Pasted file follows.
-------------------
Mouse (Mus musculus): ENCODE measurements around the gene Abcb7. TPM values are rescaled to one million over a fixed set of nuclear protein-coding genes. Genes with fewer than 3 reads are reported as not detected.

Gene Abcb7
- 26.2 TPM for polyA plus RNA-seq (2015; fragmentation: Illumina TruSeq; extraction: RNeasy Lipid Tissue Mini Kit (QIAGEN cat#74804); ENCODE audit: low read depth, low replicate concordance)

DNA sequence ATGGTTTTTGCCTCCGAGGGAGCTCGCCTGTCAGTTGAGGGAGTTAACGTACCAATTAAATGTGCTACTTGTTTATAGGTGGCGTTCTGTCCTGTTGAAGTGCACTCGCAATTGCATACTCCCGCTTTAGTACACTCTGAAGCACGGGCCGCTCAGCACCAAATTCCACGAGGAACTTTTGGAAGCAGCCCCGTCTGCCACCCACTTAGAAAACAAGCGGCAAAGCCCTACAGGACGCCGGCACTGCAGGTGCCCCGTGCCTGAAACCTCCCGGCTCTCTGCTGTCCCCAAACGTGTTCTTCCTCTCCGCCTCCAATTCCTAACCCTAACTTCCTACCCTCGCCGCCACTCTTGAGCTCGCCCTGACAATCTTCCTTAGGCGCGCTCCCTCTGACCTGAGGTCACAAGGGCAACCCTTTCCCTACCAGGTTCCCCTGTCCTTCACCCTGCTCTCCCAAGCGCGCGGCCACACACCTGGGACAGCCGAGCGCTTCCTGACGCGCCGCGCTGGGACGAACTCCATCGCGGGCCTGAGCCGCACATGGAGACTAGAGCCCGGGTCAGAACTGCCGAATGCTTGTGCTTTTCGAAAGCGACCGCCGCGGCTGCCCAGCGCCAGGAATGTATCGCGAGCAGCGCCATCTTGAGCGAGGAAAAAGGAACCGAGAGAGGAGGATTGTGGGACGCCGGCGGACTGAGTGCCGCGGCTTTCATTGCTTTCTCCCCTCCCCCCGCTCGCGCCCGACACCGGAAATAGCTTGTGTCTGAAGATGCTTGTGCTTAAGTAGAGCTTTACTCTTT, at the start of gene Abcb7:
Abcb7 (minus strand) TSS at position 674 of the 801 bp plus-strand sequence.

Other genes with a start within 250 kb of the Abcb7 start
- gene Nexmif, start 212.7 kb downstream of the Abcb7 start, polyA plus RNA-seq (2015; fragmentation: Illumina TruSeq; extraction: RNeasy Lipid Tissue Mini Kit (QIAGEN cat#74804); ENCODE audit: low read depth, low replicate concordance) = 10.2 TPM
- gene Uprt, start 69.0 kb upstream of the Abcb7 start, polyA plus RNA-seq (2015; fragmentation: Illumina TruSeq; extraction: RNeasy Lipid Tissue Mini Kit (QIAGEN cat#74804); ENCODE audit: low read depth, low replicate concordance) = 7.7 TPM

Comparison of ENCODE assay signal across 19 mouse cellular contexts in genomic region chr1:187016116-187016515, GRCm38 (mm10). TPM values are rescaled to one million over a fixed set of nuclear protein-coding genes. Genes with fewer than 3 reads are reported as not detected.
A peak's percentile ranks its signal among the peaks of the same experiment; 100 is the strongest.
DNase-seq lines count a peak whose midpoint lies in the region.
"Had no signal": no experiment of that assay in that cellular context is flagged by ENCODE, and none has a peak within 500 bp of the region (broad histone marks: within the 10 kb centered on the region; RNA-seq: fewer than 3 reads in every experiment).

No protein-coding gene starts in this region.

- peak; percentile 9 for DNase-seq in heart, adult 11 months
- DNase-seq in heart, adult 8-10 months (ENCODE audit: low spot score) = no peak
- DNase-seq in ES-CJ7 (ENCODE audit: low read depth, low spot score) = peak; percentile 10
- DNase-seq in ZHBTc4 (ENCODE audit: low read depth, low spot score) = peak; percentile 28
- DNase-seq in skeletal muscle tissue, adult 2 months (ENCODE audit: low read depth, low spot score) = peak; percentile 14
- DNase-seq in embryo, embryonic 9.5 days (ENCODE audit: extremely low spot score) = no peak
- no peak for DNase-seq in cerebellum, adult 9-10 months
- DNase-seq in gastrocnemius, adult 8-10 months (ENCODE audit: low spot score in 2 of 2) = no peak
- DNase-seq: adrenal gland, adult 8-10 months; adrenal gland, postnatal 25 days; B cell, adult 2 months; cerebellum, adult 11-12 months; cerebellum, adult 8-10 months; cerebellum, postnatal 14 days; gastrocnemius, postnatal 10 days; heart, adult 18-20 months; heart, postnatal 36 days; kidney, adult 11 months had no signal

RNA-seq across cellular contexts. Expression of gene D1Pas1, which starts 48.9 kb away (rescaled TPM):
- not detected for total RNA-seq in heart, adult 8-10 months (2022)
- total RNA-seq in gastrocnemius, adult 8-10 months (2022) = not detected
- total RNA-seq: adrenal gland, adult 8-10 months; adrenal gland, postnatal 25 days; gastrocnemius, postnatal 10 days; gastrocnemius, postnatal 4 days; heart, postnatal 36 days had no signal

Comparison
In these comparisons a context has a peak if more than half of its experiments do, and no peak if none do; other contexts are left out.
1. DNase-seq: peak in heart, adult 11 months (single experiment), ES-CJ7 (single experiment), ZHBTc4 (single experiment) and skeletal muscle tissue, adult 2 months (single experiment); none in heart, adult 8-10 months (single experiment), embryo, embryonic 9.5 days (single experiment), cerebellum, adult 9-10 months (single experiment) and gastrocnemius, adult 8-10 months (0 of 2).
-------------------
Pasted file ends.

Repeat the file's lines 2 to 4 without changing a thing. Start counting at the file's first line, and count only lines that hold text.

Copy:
Gene Abcb7
- 26.2 TPM for polyA plus RNA-seq (2015; fragmentation: Illumina TruSeq; extraction: RNeasy Lipid Tissue Mini Kit (QIAGEN cat#74804); ENCODE audit: low read depth, low replicate concordance)

DNA sequence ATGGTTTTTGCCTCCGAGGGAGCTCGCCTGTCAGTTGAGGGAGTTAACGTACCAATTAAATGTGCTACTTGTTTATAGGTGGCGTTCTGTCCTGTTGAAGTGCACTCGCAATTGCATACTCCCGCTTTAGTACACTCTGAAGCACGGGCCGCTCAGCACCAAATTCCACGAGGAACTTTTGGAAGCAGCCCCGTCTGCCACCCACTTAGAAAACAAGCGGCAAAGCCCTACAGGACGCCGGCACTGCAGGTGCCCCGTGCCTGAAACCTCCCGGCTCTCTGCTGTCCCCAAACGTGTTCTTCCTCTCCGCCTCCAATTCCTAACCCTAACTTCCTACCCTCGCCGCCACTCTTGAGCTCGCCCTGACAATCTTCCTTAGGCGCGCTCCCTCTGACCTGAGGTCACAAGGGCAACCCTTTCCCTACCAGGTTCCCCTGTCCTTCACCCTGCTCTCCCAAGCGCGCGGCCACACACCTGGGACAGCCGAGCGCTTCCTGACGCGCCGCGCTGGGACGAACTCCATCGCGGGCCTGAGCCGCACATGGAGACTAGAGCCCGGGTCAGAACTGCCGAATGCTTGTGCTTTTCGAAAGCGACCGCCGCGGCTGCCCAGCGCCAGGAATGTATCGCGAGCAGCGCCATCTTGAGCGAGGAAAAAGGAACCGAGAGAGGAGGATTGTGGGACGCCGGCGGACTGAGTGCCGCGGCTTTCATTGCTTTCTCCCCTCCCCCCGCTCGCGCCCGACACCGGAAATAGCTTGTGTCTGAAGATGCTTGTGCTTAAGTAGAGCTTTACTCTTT, at the start of gene Abcb7: